Psalm 90: Ending Like a Sigh

“Our years come to an end like a sigh.” (9b) Will your life end like a sigh? A single breath let loose as a final “Amen” to a life well-lived? Or will you burn out quickly, like a candle burning at both ends? Paul speaks of this life as a race to the finish, “I have competed well, I have finished the race; I have kept the faith.” (2 Tim. 4:7) and “. . . persevere in running the race that lies before us while keeping our eyes fixed on Jesus.” (Heb. 12:1b) However you finish this life, we know it will come to an end for each one of us.

Psalm 90 reminds us of this reality and invites us to reflect on our life and the passing of time. Life is short; it is but a dream or like blade of grass, “You sweep men away, they are like a dream, like grass which is renewed in the morning; in the morning it flourishes and is renewed; in the evening it fades and withers.” (5-6) Such is our life on this earth. Even if we live a long life, it is but a moment in the wider expanse of time. “For a thousand years in your sight are but as yesterday when it is past, or as a watch in the night.” (4)

The verses are reminiscent of Job, “Man that is born of a woman is of few days and full of trouble. He comes forth like a flower, and is cut down.” (Job 14:1-2) “The years of our life are threescore and ten, or even by reason of strength fourscore; yet their span is but toil and trouble; they are soon gone, and we fly away.” (Psalm 90:10)

While our lives are short, God is eternal, “Before the mountains were brought forth, or ever you had formed the earth and the world, from everlasting to everlasting you are God.” (2) Yet how we spend our short lives matters. The psalmist writes: “So teach us to count our days that we may gain a wise heart.” (12) We need wisdom that recognizes what is most important in this life lest we waste our time on things that do not last.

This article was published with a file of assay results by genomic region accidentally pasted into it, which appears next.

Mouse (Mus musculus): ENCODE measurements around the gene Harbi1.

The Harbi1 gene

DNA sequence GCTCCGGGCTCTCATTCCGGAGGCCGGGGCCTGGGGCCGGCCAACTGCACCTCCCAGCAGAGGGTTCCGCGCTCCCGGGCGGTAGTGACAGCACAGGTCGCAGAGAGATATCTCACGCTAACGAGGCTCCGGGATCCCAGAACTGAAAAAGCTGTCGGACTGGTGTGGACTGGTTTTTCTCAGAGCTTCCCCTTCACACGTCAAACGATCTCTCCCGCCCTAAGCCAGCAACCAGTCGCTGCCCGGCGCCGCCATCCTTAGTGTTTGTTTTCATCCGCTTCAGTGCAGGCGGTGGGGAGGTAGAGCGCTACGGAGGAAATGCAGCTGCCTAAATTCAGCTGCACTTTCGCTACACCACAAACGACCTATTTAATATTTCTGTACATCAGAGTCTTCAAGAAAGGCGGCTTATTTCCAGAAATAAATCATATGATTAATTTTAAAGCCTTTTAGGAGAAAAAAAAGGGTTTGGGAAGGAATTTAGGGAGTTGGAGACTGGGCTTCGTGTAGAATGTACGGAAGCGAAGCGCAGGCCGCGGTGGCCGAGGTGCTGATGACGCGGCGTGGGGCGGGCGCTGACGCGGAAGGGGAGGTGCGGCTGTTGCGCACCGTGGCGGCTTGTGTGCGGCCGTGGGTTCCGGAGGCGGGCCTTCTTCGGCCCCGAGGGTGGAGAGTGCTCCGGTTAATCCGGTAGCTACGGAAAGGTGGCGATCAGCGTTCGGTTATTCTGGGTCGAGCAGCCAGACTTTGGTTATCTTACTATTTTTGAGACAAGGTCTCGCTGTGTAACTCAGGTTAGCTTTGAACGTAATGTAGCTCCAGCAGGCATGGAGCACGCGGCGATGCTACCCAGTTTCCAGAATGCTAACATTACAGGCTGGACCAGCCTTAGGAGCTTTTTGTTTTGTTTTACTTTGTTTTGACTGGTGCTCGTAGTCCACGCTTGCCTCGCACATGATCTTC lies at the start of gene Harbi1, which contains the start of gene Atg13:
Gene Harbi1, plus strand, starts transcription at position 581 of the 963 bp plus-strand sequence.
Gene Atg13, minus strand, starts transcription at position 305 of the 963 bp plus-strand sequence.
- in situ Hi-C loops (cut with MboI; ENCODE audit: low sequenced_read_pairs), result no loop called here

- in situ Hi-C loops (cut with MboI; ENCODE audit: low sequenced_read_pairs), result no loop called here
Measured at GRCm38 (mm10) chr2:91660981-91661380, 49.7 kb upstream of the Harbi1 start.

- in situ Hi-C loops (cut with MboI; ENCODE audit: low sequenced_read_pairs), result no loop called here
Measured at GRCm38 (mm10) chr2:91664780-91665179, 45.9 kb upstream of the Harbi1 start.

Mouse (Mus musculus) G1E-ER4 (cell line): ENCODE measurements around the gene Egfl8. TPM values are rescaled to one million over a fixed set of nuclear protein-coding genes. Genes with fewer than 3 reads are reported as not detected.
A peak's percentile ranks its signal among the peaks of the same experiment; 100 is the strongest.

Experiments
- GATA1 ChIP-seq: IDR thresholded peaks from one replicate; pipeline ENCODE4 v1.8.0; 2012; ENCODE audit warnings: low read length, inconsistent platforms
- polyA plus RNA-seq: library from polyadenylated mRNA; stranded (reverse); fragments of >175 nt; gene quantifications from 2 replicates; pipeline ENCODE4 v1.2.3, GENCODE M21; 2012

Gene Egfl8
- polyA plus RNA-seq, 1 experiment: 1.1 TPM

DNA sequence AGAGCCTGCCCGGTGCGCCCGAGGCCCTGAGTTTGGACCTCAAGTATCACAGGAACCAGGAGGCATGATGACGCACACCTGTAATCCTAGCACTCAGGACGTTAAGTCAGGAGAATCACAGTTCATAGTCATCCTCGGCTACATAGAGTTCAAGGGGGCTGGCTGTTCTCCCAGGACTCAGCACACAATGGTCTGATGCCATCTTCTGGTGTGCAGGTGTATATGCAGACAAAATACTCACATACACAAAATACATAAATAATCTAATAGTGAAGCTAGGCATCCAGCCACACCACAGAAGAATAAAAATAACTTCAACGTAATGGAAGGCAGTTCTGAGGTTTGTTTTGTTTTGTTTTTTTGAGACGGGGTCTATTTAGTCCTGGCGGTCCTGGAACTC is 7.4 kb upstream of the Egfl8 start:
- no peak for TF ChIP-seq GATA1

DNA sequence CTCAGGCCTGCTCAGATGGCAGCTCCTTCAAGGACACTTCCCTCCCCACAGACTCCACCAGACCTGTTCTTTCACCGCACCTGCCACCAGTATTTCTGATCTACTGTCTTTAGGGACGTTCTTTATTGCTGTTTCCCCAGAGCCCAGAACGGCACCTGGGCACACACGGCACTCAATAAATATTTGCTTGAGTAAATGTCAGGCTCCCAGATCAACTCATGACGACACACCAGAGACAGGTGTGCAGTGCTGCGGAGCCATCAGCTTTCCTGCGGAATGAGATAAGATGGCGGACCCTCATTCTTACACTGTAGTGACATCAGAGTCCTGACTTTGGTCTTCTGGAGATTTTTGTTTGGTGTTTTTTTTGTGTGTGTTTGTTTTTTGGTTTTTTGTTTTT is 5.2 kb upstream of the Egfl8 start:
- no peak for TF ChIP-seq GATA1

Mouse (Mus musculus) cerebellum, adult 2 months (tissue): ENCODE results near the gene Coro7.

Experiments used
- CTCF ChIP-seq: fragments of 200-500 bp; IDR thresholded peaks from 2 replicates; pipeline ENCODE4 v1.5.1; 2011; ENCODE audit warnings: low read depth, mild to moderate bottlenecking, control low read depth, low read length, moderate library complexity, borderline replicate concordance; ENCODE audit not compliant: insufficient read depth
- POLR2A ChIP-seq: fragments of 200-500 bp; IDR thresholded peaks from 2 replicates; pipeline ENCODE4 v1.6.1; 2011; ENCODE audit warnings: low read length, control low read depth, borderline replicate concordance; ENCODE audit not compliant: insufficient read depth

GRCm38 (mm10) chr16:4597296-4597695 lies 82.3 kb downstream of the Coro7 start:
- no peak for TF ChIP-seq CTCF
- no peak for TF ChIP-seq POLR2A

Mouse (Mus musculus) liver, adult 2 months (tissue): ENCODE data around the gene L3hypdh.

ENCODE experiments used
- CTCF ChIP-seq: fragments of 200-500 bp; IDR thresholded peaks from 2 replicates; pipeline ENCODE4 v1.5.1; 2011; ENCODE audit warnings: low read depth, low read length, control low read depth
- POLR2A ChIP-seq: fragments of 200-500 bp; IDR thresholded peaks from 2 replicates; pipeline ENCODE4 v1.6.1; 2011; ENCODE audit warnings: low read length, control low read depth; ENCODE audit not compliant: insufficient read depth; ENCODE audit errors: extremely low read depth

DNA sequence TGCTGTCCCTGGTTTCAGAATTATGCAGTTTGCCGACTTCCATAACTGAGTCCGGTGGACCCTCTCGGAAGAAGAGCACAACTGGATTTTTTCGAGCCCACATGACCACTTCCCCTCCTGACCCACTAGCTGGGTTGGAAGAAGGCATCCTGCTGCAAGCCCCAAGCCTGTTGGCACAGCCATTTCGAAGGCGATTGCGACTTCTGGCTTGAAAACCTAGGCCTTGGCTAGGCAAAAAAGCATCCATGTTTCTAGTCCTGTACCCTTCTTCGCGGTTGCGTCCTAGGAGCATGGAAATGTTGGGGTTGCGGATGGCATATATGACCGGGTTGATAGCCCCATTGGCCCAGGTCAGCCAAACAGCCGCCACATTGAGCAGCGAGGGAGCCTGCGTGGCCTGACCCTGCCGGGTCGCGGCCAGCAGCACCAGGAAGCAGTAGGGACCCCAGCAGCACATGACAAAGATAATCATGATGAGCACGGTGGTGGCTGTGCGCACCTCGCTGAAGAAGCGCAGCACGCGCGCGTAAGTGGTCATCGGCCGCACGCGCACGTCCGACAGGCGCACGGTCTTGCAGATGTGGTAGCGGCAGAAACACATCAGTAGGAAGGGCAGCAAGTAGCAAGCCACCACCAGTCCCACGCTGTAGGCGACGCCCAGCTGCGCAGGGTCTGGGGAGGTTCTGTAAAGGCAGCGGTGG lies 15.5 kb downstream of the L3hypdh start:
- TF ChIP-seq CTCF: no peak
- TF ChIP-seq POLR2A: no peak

The writer ends with the request that God prosper the work of our hands, repeated twice. Life is hard and short. The most we can ask for is that God bless our work, that it be more than an exercise in futility. “Let the favor of the Lord our God be upon us, and prosper for us the work of our hands—O prosper the work of our hands! (17)

When I look at the mountain of words published each day, the books and articles, I wonder, how many will be around ten years from now or longer? How much of what I write and others write is out of date soon after published? Whereas this simple psalm is still inspiring readers thousands of years since its inception. I am reminded that all that matters is to be doing God’s work, whatever that may be for us.

Fame is fleeting and fickle, settling on one person today, another tomorrow. Only God’s love is everlasting. “Lord, you have been our dwelling place in all generations.” (1) We may not see the results of our labors, but if we are following God’s will, their impact will go beyond what we can see and we will have a dwelling place with our God.

How are you spending your life? Will your end be like a sigh?

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